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House Dems will not pay Veon's legal fees

Caucus leaders said they wouldn't foot the bill for defending a figure charged in Bonusgate.

HARRISBURG - The House Democratic caucus denied yesterday a request by its former second-ranking member to pay the costs of defending him against criminal charges in the legislative-corruption investigation.

Majority Leader Todd Eachus (D., Luzerne) made the decision in response to a Dec. 11 letter sent to him and other House leaders by Mike Veon's lawyer, Bob Del Greco.

Del Greco threatened to seek a federal injunction if the House did not agree to pay Veon's accrued legal expenses, and "all future attorney fees and related expenses consistent with its custom and practice of paying legal fees for House members and staff over the last two decades."

"It's a slam dunk," Eachus said of his decision. "I think people expect . . . me as a leader and the House Democratic caucus to be stewards of their tax dollars. Paying for liability exposure or legal exposure for former members of the House would be an unwise way to spend their tax dollars."

Veon, a former state representative from Beaver County, is among 12 people associated with the House Democratic caucus who were charged in July by the Attorney General's Office with theft, conflict of interest, and conspiracy in connection with the alleged illegal use of government employees and taxpayer money for electioneering.

Trial in Dauphin County Court is not expected before summer.

Veon was the Democratic whip before his defeat in 2006.

"We have no responsibility to pay legal costs that either Mike Veon or any other member incurs after their service," Eachus said.

Eachus said the policy has been that payment of legal bills for a House member or employee ends once that person has been charged with a crime. He said he intends to continue that policy.

Telephone and e-mail messages left yesterday for Veon and Del Greco were not immediately returned.

Del Greco's letter stated that the House had paid attorneys' fees for others in the legislative bonus investigation and "paid for legal representation or reimbursed multiple Democrat and Republican House members, House staff, and staff of the chief clerk's office for attorney fees over the last two decades, for various legal matters - both civil and criminal."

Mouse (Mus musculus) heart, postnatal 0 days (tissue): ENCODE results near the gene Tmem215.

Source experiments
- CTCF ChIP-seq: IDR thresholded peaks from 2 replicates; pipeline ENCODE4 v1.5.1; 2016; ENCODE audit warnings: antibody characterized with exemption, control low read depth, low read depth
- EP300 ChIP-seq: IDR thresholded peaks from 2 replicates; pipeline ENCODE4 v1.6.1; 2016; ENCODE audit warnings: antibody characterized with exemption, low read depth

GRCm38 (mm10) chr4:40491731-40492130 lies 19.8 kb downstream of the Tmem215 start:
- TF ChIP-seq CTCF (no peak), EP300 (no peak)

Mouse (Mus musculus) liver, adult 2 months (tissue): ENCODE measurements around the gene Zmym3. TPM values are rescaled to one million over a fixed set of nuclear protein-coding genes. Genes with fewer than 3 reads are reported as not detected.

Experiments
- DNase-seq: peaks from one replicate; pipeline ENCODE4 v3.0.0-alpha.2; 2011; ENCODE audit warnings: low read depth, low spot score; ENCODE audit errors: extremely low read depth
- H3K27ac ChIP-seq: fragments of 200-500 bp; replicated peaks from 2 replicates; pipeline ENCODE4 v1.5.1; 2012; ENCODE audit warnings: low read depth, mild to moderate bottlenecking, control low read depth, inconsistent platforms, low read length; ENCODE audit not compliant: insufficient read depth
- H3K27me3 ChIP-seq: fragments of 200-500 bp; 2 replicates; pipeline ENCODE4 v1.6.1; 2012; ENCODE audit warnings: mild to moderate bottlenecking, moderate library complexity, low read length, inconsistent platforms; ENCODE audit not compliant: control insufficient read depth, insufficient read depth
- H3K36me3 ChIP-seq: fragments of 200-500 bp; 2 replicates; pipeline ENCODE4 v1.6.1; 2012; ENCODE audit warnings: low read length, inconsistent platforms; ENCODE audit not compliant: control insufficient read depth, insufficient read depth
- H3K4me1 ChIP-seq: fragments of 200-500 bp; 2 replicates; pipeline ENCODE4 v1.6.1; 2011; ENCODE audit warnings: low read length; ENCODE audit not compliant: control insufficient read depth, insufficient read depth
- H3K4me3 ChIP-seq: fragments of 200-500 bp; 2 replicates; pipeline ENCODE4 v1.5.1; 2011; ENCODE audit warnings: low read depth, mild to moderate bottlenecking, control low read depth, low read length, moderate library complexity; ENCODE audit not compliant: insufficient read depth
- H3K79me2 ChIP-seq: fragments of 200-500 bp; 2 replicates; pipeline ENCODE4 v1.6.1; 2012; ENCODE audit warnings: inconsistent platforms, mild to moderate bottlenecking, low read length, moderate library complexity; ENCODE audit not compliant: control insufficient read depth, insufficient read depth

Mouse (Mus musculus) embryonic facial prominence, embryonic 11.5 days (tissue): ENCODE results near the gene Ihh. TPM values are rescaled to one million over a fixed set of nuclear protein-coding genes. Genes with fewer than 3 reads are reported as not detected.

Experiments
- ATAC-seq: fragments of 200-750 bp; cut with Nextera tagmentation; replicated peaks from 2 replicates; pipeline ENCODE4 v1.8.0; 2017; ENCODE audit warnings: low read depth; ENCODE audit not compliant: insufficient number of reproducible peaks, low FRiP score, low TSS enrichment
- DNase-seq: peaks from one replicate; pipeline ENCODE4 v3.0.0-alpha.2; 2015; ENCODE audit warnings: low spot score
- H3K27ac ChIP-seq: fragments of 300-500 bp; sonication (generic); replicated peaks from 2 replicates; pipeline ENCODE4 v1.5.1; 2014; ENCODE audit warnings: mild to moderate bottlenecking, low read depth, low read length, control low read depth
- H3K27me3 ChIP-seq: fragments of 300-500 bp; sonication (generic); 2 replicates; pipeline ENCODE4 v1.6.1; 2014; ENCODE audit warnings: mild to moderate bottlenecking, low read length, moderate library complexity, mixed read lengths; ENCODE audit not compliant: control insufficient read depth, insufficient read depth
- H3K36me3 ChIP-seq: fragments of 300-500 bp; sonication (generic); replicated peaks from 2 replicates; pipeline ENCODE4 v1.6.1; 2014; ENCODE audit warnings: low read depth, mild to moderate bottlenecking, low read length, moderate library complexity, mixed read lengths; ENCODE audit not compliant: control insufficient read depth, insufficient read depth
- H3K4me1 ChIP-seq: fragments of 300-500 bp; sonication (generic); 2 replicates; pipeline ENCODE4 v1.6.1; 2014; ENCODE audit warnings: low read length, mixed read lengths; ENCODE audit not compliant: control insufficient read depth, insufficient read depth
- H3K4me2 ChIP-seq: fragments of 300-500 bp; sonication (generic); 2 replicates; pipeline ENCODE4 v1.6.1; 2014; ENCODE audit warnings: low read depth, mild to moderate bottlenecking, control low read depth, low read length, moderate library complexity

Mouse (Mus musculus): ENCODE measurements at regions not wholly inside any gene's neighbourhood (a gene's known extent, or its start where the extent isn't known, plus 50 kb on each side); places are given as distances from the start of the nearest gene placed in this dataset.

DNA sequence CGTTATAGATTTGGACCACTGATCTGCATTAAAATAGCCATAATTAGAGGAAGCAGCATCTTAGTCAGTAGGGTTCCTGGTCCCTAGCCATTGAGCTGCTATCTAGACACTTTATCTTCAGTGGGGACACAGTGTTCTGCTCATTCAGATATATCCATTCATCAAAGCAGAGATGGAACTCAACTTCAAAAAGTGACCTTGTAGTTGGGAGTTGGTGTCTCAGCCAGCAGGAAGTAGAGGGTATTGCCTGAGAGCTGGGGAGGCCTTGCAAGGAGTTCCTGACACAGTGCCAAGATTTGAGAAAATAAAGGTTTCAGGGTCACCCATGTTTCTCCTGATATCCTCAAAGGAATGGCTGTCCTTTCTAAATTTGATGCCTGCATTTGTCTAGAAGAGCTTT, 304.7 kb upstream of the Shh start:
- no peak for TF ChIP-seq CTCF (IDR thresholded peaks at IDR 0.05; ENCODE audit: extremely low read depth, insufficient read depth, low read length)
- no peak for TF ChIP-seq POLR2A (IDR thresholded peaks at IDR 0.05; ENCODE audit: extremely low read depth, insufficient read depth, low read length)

The letter was addressed to Eachus, House Chief Clerk Roger Nick, and four other leaders of both parties.

Nick said the House practice has been to stop paying bills once someone is charged with a crime. Senate GOP lawyer Steve MacNett said he could not remember a case in which the Legislature had paid for representation following arrest.

House Republican spokesman Steve Miskin said his caucus was paying legal costs related to the bonus investigation, but those payments would end for anyone who gets charged. Miskin said it was unlikely that the House Republicans would respond to Del Greco by Dec. 31, as he requested.

Veon "was never a member of our caucus, so I do not believe the caucus will be submitting any amount of money," Miskin said.

By late July, the House Democratic caucus had paid lawyers and consultants more than $1.4 million in public money for help responding to the investigation, including payments to about a dozen lawyers who represented more than 135 caucus employees and a small number of Democratic state representatives.

At that point, the House Republicans had spent $129,000 on investigation-related legal fees over 17 months. The Senate Democrats' outside legal costs for the investigation were less than $5,000 and the Senate Republicans reported about $260,000 in legal fees by that time.

Senate Republicans said no taxpayer money was spent on the legal defense of former Sen. Robert Regola (R., Westmoreland), who was acquitted of charges related to a teen neighbor's shooting death that authorities have called a suicide.

Legal expenses of former Sen. Vincent Fumo (D., Phila.) were paid by the Appropriations Committee before his February 2007 indictment on corruption charges but not since then, said Gary Tuma, a Democratic spokesman for the committee.

Fumo's federal trial, in which he is fighting accusations he defrauded the Senate, a Philadelphia charity and a seaport museum of more than $3.5 million, is expected to continue through February.